News Release

Degradation-adaptive neural network for jointly single image dehazing and desnowing

Peer-Reviewed Publication

Higher Education Press

The schematic overview of the proposed degradation adaptive neural network


The schematic overview of the proposed degradation adaptive neural network

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Credit: Erkang CHEN, Sixiang CHEN, Tian YE, Yun LIU

In harsh winter scenes, the captured images often suffer from haze and snow degradations simultaneously, which significantly affect the performance of high-level computer vision tasks. Most existing restoration methods are either specialized to address only one type of weather-related degradation, or have a heavy number of parameters.
To address these problems, a research team led by Erkang CHEN and Yun LIU published their new research on 15 April 2024 in Frontiers of Computer Science co-published by Higher Education Press and Springer Nature.
The team proposed a lightweight image restoration network called Degradation-Adaptive Neural Network (DAN-Net) to achieve jointly single image dehazing and desnowing. DAN-Net is verified and tested on five large-scale datasets. Compared to existing research results, the proposed method guarantees superior performance with lower computational complexity for the dehazing and desnowing tasks.
In the research, they carefully design the overall architecture of DAN-Net, which consists of two task-specific expert networks and an adaptive gated neural network. The task-specific expert network is constructed using three high-performance convolution-based components (i.e. MSTB, DPAM and CLAGM) and three-level layers. Unlike previous learning-based methods that simply stack the components repeatedly, the proposed expert network embraces lightweight advantage and achieves the excellent parameter-performance trade-off through careful design in each layer and the usage of few components. The adaptive gated neural module is developed as an effective degradation-adaptive guider to control the contributions of two pre-trained expert networks.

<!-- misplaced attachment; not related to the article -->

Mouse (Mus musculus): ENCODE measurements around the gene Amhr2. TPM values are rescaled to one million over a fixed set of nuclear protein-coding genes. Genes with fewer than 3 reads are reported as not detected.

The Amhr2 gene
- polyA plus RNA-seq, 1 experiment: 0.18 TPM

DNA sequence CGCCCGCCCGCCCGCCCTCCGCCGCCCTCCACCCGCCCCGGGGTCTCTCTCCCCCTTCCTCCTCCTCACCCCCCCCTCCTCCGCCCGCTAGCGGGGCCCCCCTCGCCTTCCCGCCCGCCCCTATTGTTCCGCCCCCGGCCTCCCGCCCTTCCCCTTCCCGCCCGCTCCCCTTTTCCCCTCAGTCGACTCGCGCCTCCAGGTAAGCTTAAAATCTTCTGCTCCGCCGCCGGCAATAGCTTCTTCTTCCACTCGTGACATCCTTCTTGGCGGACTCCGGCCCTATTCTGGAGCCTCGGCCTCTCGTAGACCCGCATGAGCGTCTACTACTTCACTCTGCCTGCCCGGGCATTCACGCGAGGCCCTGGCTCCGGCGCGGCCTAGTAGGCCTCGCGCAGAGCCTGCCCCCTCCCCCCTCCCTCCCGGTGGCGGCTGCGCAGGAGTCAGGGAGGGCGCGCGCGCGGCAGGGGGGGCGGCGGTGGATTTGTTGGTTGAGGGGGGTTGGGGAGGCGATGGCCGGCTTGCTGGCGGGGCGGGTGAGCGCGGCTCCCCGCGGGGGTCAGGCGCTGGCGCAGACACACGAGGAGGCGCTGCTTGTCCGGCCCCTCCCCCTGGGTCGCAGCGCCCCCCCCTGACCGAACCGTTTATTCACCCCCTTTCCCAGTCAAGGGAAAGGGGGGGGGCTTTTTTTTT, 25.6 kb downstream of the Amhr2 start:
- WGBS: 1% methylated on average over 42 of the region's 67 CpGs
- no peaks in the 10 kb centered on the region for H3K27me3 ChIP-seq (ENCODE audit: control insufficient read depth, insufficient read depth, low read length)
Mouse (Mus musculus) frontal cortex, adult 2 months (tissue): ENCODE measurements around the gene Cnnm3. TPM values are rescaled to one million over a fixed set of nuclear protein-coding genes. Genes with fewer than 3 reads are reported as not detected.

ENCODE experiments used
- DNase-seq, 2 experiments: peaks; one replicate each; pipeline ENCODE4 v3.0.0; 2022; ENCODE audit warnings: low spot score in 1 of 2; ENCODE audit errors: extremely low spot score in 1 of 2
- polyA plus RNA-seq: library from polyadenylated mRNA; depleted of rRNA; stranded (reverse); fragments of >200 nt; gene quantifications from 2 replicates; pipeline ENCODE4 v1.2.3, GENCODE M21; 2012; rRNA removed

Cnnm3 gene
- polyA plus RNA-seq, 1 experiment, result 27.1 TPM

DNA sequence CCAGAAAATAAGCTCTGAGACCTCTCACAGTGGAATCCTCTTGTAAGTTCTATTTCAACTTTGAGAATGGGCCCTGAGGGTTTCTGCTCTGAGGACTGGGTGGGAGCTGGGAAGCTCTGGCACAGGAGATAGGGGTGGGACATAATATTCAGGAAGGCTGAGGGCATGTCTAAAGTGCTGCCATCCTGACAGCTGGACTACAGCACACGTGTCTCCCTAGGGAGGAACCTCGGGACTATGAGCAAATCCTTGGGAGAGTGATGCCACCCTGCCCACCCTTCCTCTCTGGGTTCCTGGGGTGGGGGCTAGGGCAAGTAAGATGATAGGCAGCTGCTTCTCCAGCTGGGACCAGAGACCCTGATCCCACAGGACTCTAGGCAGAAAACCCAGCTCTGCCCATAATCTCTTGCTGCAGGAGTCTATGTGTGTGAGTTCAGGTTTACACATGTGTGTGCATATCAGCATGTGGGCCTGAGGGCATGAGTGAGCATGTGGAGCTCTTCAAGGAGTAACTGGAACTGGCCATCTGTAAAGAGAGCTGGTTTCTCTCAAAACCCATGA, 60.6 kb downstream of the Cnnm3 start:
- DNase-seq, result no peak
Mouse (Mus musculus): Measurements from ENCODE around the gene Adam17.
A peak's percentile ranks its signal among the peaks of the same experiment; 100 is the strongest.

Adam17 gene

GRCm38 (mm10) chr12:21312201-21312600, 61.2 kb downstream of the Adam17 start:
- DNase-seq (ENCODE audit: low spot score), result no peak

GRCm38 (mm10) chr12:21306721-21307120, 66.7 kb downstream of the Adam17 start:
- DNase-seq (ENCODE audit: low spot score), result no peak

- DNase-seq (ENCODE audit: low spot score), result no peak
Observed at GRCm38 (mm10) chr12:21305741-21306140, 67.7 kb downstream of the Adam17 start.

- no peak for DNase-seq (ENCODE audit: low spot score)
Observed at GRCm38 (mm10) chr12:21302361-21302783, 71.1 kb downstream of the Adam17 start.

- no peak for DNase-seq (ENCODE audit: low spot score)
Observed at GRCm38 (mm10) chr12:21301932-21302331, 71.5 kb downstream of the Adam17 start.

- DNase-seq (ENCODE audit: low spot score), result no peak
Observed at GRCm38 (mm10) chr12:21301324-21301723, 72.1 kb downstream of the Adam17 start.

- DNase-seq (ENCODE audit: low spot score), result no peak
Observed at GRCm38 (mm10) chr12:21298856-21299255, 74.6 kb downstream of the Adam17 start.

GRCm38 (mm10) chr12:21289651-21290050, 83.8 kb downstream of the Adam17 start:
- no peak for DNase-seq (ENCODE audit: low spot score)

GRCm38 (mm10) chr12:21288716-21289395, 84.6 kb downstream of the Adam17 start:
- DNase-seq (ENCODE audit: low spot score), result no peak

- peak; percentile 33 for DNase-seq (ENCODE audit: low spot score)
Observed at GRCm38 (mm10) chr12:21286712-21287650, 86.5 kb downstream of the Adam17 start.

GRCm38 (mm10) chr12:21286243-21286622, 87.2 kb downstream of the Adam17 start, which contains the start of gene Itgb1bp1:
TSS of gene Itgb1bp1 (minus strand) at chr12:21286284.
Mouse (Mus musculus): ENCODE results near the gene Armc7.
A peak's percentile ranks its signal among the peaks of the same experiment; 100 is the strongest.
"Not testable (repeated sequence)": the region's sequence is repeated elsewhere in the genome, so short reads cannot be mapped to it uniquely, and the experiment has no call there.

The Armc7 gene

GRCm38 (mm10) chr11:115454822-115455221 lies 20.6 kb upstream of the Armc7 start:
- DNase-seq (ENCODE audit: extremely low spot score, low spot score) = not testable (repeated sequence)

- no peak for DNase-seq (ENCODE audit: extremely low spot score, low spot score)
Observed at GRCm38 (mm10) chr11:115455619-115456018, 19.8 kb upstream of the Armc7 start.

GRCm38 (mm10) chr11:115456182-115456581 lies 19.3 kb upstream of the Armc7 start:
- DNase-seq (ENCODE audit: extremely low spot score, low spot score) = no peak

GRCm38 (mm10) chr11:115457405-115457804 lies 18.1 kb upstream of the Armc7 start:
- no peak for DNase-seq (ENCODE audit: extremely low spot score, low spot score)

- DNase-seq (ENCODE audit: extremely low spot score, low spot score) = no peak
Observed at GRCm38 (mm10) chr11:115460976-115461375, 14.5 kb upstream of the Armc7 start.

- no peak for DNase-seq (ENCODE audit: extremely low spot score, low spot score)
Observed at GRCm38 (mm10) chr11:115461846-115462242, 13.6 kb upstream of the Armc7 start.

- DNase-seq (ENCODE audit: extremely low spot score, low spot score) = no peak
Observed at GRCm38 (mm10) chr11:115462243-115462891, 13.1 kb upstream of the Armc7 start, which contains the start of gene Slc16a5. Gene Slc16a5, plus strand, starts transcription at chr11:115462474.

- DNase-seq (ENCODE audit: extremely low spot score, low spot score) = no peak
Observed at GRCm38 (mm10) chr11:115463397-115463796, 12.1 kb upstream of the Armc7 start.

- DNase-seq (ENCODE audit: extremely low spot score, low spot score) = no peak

The experiments are performed on five large-scale datasets including RESIDE, Haze4k, CSD, SRRS and Snow 100K. Experimental results demonstrate the superiority of the proposed DAN-Net with lower computational complexity on both synthetic and real-world degraded images under winter scenes.
In future work, we further focus on exploration of the design of task-specific expert networks and the adaptive gated neural module to improve the performance and efficiency of DAN-Net.
DOI: 10.1007/s11704-023-2764-y

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